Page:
United leadership creates historic opportunity for global climate governance
Updated: 2015-11-30 17:44
By Qi Ye/Wu Tong(chinadaily.com.cn)
Chinese President Xi Jinping, accompanied by his wife Peng Liyuan, arrives in Paris, capital of France, to attend the opening ceremony of an international conference on climate change on November 29, 2015. [Photo/Xinhua]
Although the wounds and pain from the recent terrorist attack have yet to heal, and new threats hover over the proceedings, world leaders decided to gather in Paris today to show their unwavering support to Paris and to commit to unified leadership on climate change. This is a historical moment in the global effort to address climate change, with the potential to reshape global climate governance.
The Paris conference marks the 21st meeting of the Parties of the UNFCCC. More than two decades have passed since the signing of the UNFCCC in Rio de Janeiro, Brazil in 2002. While the Kyoto Protocol marks the height of the climate negotiations, most of the past two decades of negotiations have been tainted by disputes, distrust, stagnation and pessimism. The Kyoto Protocol was a first attempt to shape global climate governance in a top-down manner, which set a global target of greenhouse gas mitigation and then disaggregated the effort among countries deemed to be responsible. Meanwhile, the need for climate finance and technology transfer was identified with the coordination of the United Nations.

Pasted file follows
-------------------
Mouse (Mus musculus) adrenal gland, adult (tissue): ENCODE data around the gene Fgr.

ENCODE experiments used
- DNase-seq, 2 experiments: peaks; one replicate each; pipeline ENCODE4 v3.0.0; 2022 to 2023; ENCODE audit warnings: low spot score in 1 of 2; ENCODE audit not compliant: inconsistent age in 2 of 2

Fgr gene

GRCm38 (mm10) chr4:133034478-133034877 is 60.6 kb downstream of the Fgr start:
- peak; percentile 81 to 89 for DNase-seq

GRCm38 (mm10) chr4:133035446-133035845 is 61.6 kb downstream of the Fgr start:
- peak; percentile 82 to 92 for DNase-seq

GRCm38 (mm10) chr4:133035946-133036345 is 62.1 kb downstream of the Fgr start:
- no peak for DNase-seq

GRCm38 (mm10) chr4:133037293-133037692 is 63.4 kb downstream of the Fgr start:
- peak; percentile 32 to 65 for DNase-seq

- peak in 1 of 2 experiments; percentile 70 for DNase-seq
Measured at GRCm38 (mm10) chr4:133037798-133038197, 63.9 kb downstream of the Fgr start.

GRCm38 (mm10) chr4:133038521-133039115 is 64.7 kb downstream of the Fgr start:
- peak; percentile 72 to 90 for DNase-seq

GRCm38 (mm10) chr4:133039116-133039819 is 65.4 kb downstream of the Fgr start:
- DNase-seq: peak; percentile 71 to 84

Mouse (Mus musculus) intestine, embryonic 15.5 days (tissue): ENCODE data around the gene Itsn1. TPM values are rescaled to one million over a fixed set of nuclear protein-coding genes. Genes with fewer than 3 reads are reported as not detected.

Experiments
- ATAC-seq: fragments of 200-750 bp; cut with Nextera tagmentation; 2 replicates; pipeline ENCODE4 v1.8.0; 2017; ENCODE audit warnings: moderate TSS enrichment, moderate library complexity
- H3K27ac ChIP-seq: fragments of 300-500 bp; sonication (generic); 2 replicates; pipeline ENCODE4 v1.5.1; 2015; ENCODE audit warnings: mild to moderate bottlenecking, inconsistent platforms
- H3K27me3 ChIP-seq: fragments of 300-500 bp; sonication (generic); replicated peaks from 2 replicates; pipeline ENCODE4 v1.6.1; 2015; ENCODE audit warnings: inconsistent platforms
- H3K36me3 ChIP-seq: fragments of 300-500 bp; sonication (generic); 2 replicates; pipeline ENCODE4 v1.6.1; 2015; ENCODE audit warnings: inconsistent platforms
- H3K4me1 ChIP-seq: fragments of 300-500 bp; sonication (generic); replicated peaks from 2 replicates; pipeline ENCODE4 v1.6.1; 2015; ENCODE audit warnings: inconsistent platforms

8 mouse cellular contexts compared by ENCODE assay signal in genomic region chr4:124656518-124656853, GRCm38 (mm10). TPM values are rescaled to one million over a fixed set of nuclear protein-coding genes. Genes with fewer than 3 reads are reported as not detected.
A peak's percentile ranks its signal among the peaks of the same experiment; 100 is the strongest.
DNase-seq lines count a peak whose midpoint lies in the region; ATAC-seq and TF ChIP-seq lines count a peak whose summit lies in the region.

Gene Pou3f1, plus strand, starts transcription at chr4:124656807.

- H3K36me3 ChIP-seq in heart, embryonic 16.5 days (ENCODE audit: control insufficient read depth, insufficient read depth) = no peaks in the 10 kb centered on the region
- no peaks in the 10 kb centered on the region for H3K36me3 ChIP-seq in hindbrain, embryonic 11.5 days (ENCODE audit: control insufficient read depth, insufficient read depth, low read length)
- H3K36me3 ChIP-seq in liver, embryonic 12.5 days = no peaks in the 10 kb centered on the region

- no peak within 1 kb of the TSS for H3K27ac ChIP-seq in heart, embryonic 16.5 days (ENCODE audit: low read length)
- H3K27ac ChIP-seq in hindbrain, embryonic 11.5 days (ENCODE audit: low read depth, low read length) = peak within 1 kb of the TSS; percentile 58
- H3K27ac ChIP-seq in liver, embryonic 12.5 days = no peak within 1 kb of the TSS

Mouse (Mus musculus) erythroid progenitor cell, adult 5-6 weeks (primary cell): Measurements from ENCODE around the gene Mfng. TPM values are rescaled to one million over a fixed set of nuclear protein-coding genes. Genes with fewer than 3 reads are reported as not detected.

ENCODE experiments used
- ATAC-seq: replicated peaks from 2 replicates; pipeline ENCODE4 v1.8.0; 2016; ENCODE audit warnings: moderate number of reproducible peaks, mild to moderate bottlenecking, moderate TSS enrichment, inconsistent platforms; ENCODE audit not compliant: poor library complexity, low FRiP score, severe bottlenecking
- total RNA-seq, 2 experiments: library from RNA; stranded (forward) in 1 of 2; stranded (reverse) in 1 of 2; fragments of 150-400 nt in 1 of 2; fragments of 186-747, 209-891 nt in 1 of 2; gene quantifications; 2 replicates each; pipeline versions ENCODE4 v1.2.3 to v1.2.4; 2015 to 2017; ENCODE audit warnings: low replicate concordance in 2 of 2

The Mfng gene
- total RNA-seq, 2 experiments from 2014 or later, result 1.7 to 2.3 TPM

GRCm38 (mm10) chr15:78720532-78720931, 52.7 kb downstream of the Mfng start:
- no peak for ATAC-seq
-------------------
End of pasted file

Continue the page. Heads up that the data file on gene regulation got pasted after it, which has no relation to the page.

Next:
In 2001, President Bush withdrew the United States from the Kyoto Protocol, a major setback in efforts to coordinate an international solution since the US was then the world's largest carbon emitter. A crisis of failure became imminent as several more developed countries followed suit. Although the Kyoto Protocol held together in the end, the climate regime proved unsuccessful in rallying a truly inclusive, global effort to address climate change.
Then, the Copenhagen Conference in 2009 was invested with overwhelming expectations, proclaimed by a broad selection of policymakers, scholars, and activists as the last chance to save the world. With Denmark playing host, the European Union worked hard to achieve a new agreement in the style of Kyoto that the media and environmental NGOs demanded be ambitious, fair and legally binding. However, these expectations were not met, with an eleventh hour deal struck without the EU on site. Disappointing to the EU and many other participants, the Copenhagen Conference was the last attempt at a top-down approach, a style of global coordination that was doomed to fail as most of the world was not prepared to follow.
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